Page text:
And just like that, we are two-thirds of the way into the 2021 fall hawk watching season. This year marks our 35th anniversary of migration monitoring as HawkWatch International, and this season undoubtedly feels special. Our crews continue to diligently keep their eyes to the skies, counting each and every migrating raptor they spot, all the while engaging site visitors. This year, we sent a film team to each of our sites to capture the work that goes into the science, the stories of our crew, the magic of migration, and the landscapes we work in. Be sure to grab your tickets to our virtual gala on November 3rd to see the grand unveiling of this film!
What have the crews across the HWI Migration Network seen while keeping their eyes to the skies? Here are some broad strokes on the season so far...
The Grand Canyon crew enjoys regular visits from the local California Condors. Some days the Condors fly close enough that the crew can hear them and read their wing tags without binoculars. The crew has also had a lot of visitors—some come to watch the migration, some to see specific birds, and some just come wandering through by accident. Visitors are not just limited to people, either! The crew has seen several tarantulas doing their own migration right next to the count site. To date, we’ve counted 2007 migrating raptors taking in the Grand Canyon as they head south for the winter.
As of writing, the Chelan Ridge count for the season is 941 migrating raptors of 16 different species. Late September has proven to be fruitful for the Chelan crew, with the sighting of a dark morph Broad-winged Hawk. More recently, they caught sight of their first Rough-legged Hawk of the season! The team has shared their raptor knowledge and excitement with visitor groups from Whitman College, Washington State University, the Methow Conservancy, and North Cascades Institute so far this season.
The Bonney Butte 2021 count is 2,661 birds as of mid-October, just about 8% shy of the 10-year average season total. The team has seen a lot of Bald Eagles, Ospreys, and Merlins, as well as a record 32 Peregrine Falcons so far. A highlight so far has been banding the 5th ever Broad-winged Hawk on September 14th. Recently, the Pacific Northwest moisture kicked in and the crew is seeing more weather days due to rain and snow.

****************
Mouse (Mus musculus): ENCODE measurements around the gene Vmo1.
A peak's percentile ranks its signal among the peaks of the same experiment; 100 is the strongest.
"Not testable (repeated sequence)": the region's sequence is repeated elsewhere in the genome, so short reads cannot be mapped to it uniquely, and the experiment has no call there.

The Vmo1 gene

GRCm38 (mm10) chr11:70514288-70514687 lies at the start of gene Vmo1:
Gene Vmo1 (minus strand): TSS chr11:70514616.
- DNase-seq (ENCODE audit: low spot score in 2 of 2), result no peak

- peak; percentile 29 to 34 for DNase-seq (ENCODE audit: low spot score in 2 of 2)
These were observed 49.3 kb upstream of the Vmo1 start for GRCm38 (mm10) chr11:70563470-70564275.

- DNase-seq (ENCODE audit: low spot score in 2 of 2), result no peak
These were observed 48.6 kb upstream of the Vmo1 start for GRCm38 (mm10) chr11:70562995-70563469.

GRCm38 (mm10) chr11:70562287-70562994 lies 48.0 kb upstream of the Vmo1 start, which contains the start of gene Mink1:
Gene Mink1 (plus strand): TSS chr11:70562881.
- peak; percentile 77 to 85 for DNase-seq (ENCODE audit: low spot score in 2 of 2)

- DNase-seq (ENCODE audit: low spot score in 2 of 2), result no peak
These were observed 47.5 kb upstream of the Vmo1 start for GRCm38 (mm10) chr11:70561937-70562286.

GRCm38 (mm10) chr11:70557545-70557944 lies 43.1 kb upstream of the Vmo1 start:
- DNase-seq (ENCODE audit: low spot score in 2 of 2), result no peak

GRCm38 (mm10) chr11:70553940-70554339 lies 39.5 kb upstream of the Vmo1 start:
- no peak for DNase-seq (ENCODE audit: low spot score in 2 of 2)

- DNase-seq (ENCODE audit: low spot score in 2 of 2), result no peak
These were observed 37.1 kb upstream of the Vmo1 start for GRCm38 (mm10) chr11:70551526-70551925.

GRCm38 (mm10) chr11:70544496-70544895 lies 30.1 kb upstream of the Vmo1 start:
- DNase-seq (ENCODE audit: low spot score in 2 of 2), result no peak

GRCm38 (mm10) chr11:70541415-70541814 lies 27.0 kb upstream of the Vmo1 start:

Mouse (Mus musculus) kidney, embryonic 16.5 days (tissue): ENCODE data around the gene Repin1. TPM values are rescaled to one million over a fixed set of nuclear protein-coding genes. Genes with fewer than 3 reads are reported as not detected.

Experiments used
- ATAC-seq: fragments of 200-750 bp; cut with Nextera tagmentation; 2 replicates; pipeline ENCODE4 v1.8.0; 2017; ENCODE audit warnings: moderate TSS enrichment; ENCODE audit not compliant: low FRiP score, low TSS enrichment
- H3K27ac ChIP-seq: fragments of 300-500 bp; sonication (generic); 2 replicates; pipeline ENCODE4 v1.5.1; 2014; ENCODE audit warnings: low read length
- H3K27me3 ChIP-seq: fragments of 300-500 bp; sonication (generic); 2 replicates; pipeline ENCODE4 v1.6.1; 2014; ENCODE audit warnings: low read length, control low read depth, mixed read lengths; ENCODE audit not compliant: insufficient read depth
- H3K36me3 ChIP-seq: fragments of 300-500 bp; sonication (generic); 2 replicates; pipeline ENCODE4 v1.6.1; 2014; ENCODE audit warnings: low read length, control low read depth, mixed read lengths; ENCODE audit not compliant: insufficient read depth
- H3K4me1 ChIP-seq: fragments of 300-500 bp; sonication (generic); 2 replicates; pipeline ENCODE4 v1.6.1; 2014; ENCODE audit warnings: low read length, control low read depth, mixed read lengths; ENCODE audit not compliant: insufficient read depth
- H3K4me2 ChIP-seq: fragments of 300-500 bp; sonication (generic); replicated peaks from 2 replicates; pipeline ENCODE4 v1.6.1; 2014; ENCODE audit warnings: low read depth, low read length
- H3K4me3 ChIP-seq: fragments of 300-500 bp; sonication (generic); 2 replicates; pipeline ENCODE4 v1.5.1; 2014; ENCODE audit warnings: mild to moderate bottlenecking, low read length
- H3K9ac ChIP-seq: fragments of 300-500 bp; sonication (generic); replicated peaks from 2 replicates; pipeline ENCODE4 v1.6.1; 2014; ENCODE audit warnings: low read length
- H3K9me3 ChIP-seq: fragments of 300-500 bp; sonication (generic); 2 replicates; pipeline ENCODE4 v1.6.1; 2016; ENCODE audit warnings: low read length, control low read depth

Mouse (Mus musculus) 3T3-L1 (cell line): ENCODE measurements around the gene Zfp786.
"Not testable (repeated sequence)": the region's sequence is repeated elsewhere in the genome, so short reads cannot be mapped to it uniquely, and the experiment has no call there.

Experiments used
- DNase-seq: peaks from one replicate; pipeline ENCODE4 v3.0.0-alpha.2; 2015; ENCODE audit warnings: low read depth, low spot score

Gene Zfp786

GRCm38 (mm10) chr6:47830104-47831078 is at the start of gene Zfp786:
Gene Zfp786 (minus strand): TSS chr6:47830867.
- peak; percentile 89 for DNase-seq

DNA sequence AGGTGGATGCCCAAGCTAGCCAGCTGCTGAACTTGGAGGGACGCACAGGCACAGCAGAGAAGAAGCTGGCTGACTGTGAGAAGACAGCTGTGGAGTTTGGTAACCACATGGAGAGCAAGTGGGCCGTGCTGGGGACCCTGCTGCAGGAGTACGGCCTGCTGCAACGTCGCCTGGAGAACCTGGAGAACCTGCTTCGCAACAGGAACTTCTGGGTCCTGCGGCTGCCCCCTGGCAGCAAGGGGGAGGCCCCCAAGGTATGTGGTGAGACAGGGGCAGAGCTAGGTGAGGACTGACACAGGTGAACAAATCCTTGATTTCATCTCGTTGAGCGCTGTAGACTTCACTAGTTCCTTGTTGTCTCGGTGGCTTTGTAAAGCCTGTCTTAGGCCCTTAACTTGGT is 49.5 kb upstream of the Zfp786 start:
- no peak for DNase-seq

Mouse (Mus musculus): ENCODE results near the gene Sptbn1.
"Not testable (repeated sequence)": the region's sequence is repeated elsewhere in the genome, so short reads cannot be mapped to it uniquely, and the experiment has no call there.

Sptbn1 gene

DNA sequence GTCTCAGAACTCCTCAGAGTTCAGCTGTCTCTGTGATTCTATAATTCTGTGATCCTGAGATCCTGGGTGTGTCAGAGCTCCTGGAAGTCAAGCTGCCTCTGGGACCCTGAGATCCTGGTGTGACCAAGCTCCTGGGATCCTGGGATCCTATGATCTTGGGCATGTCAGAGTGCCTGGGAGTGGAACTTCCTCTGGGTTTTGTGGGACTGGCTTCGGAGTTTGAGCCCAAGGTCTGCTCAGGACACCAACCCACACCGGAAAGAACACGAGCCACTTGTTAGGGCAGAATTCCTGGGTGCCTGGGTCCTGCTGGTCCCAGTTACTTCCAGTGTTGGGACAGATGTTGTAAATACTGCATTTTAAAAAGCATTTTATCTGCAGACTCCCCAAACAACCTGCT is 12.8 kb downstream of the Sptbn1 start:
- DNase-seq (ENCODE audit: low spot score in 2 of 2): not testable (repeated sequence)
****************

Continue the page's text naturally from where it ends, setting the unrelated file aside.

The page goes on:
Apparently, this season is sponsored by the Broad-winged Hawks. So far, the crew has counted a record 61 Broad-winged Hawks at Commissary Ridge! The team also has seen a record 777 Cooper’s Hawks migrate by. A mild September made camp life quite comfortable and allowed for more visitors than this site usually sees, notably welcoming HawkWatch International founder Steve Hoffman for a couple of days. So far October brings a return to the wind and cold that Wyoming is famous for, and the count sits at 3,536 migrating raptors.
The Goshutes count as of this writing is 7,062 migrants, just under 50% of the 10-year site average-so there are likely more birds to come! So far this season’s trapping efforts led to two recaptures for the Goshutes crew: a second-year Sharp-shinned Hawk banded at Lucky Peak in 2020 and a six-year-old Sharp-shinned Hawk banded at Goshutes October 3, 2015 as a hatch-year bird. The luck in the blind hasn’t stopped there! The crew also captured and banded two adult male Northern Harriers and two adult Peregrine Falcons.
The count at the Manzano’s currently sits at 3,987 birds and the biggest single-day count was 450 migrant raptors (including 323 Swainson’s Hawks!). October brings more Golden Eagles, Peregrine Falcons, Red-tailed Hawks, and adult Accipiters. Notable captures include a hatch-year Golden Eagle, Northern Goshawk, Peregrine Falcon, and some huge juvenile Red-tailed Hawks. One big day in September they saw 13 Broad-winged Hawks, a single-day record for the site! The crew is excited to see what the chill air brings next!
Last but not least, as of this writing, the count at Corpus Christi sits at 593,433 birds this season, which exceeds the 10-year average of 508,460 migrants. The busiest day so far yielded 71,780 birds, made up mostly of Broad-winged Hawks! Perhaps the most interesting and unusual visitor in recent days was a melanistic female Ruby-throated Hummingbird. As she zipped up to the feeders, one of the counters noticed that she was gray all over, with dark slate wings but lacking the characteristic iridescent greens on her back and wings.